Parashas Behar

This week’s parashah discusses caring for the poor. David HaMelech declares (Tehillim 41:2): “Fortunate is he who pays mind to the needy; on the day of trouble Hashem will deliver him.” The Gemara in Nedarim 40a comments: “There is no needy one (דל) other than a sick person, as it is written (Shmuel Beis 13:4), ‘Why are you sick (דל) like this?’” Now, the word דל is used countless times in the Bible to mean needy, so it is odd, the Maggid says, that on account of a single instance where דל is used to mean sick the Gemara equates דל with sick. The Maggid explains the Gemara as follows. There are two types of benefactors who provide aid to the poor. There is the benefactor who aids a poor person only when he knocks on his door, describes his plight, and pleads for help. And then there is the benefactor who actively pays mind to the poor – who, out the goodness of his heart, approaches poor people and asks them about their situation. There is a key difference between these two types. Suppose a poor person falls ill and is unable to go begging door to door. In such a case, a benefactor of the first type will not show the person any compassion, for he will not know of the person’s needs. But it is different with a benefactor of the second type, who is always looking into how others are faring. If he notices that the person has not been around, he will for sure ask about his welfare, and then go to visit him to see what he needs and provide help.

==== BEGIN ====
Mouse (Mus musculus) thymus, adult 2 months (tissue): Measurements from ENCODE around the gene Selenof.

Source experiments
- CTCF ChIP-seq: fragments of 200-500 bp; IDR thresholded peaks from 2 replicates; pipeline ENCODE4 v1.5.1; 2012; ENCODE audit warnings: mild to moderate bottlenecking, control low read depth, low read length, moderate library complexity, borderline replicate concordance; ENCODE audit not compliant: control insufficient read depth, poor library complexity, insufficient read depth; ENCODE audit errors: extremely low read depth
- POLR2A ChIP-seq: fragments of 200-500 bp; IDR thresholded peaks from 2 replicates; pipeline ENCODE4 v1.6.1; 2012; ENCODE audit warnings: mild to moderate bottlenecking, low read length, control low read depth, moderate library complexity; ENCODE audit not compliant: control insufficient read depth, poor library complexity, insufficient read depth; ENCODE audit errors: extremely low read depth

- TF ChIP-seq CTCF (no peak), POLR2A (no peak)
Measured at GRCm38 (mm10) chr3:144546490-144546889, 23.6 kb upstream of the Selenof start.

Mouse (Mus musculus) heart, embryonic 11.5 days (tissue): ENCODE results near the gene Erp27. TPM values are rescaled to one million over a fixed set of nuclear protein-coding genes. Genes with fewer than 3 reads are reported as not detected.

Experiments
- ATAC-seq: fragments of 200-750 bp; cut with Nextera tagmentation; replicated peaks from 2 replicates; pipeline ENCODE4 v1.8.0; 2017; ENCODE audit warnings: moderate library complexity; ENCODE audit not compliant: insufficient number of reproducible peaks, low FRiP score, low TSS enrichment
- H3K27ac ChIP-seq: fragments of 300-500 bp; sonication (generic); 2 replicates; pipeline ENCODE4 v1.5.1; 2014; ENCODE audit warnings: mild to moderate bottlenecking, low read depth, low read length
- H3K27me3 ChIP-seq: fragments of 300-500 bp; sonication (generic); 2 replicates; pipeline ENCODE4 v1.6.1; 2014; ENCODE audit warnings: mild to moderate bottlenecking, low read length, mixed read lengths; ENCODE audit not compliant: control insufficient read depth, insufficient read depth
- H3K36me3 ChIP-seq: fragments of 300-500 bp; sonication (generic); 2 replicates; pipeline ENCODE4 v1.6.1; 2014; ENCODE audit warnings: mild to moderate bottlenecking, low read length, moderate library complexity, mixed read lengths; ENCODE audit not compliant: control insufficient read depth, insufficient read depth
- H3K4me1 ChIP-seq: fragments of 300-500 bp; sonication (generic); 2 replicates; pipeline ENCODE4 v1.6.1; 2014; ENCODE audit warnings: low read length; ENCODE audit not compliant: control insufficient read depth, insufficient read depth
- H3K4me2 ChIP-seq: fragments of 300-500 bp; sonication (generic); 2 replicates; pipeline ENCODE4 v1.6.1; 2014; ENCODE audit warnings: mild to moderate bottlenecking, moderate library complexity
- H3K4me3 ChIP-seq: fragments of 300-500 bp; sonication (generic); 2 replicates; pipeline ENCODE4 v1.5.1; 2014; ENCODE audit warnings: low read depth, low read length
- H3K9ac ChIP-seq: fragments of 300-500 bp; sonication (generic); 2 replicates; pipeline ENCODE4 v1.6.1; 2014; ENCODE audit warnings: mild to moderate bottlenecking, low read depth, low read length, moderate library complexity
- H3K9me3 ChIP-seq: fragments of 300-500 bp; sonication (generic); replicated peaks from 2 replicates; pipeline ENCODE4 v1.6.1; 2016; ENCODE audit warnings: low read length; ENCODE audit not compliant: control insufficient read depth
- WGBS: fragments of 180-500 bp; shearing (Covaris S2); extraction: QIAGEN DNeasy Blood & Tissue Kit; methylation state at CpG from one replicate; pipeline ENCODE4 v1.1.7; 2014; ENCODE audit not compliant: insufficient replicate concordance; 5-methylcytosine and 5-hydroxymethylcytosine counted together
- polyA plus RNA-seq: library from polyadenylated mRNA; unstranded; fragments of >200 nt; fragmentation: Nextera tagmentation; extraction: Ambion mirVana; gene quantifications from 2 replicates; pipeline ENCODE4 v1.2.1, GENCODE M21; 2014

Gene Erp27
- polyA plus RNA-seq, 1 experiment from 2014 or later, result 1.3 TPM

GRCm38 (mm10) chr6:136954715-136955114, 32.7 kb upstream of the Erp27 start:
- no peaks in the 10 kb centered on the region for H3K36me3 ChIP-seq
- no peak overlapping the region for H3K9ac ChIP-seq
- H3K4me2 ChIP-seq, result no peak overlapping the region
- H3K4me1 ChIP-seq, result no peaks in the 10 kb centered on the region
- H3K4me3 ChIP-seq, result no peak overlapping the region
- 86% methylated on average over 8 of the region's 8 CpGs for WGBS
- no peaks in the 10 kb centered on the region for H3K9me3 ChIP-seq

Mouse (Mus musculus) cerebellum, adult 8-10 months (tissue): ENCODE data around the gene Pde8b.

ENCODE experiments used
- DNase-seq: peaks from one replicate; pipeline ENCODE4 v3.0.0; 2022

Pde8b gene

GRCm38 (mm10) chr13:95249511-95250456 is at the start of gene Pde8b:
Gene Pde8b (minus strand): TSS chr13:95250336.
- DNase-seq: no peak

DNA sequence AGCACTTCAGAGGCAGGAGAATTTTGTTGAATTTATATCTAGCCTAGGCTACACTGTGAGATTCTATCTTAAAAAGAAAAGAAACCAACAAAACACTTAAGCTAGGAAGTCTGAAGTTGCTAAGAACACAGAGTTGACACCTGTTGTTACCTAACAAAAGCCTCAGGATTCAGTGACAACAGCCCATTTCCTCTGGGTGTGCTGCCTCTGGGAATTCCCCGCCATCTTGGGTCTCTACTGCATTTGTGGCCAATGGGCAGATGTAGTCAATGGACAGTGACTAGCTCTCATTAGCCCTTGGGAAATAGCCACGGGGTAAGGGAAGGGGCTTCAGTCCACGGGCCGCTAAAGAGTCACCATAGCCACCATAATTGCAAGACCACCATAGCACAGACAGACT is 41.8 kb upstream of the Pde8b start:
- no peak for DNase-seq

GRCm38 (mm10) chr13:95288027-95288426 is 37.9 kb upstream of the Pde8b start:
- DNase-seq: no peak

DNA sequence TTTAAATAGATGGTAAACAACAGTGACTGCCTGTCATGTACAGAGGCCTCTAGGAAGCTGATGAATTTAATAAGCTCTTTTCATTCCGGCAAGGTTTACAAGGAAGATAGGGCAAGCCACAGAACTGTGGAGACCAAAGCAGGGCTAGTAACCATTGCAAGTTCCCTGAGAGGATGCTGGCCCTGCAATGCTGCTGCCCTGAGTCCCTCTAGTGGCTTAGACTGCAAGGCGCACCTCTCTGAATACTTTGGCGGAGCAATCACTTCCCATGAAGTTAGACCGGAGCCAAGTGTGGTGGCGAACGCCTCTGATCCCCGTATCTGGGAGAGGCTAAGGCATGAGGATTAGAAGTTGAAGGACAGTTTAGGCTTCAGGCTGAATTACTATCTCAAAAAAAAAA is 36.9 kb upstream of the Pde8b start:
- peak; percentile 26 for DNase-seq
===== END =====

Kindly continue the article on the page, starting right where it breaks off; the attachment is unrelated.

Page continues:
Hashem similarly has two different modes of relating to people: There is the mode of “he will call to me and I will answer him” (Tehillim 91:15), and then there is the mode of “and it will be that before they call, I will answer” (Yeshayah 65:24), which means that even when a person does not present a prayer, Hashem will take note of the person’s needs and help him. And, as always, the way Hashem acts toward a person depends on the way the person himself acts. If someone helps poor people only when they approach him, Hashem deals with him via the mode of “he will call to me and I will answer him.” On the other hand, if someone makes it his business to look into the welfare of others, Hashem deals with him via the mode of “before they call, I will answer.” And as with the two types of benefactors, there is a key difference between these two respective modes. Occasionally there occur periods of trouble when Hashem is subjecting the world to judgment and the gates of prayer are closed. During such a period, a person whom Hashem deals with via the first mode will not receive Hashem’s help, whereas a person whom Hashem deals with via the second mode will.
We can now understand the Gemara’s comment on David’s statement. The Gemara is not saying that דל is not a general term for sick, but rather that in the context of David’s statement, the term דל refers specifically to a needy person who is also sick. David is saying that if a person actively pays mind to the poor, and helps him even when he is too sick to come and ask, Hashem will deliver him even in the harsh times when the gates of prayer are closed.
David Zucker, Site Administrator

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